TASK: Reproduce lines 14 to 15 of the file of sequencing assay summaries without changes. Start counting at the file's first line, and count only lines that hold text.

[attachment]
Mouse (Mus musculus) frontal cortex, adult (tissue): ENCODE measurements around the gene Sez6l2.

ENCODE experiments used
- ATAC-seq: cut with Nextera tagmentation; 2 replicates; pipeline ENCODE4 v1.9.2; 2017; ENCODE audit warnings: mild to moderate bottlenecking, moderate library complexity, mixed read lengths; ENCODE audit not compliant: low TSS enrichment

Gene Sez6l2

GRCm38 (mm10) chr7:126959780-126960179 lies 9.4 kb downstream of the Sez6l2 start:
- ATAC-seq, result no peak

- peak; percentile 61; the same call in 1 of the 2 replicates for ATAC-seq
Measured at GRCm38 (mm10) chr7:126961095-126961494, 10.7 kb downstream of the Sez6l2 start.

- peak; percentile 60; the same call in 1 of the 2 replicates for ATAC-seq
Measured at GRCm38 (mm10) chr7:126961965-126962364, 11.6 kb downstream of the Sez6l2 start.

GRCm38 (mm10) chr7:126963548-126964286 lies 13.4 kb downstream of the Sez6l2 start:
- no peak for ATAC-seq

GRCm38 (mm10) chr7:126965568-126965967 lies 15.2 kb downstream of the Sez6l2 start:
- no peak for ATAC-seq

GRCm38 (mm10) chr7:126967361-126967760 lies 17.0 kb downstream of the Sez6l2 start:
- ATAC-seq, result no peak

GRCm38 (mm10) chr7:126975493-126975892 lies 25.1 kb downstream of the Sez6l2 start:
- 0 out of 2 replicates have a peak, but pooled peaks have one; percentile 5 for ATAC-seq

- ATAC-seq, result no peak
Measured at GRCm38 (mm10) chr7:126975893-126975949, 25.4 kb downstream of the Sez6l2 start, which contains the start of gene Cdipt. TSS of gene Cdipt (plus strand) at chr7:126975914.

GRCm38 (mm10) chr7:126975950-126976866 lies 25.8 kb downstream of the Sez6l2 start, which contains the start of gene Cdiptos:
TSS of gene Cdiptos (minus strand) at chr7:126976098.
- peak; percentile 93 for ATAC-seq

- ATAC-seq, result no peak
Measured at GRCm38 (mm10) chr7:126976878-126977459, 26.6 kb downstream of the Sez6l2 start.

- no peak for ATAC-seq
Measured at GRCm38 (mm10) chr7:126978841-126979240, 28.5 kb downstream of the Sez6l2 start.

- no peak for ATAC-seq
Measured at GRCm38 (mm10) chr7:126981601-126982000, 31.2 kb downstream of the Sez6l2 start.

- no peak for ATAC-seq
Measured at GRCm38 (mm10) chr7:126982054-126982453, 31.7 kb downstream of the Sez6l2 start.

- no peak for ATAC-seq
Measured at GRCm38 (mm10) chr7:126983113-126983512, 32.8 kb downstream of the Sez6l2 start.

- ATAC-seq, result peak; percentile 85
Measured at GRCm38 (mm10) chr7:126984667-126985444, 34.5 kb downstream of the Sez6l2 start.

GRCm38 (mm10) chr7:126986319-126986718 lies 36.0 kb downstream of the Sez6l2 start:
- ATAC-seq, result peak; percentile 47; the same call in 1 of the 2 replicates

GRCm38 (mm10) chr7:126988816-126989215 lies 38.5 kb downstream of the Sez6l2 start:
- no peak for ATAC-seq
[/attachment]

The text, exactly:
- no peak for ATAC-seq

GRCm38 (mm10) chr7:126967361-126967760 lies 17.0 kb downstream of the Sez6l2 start: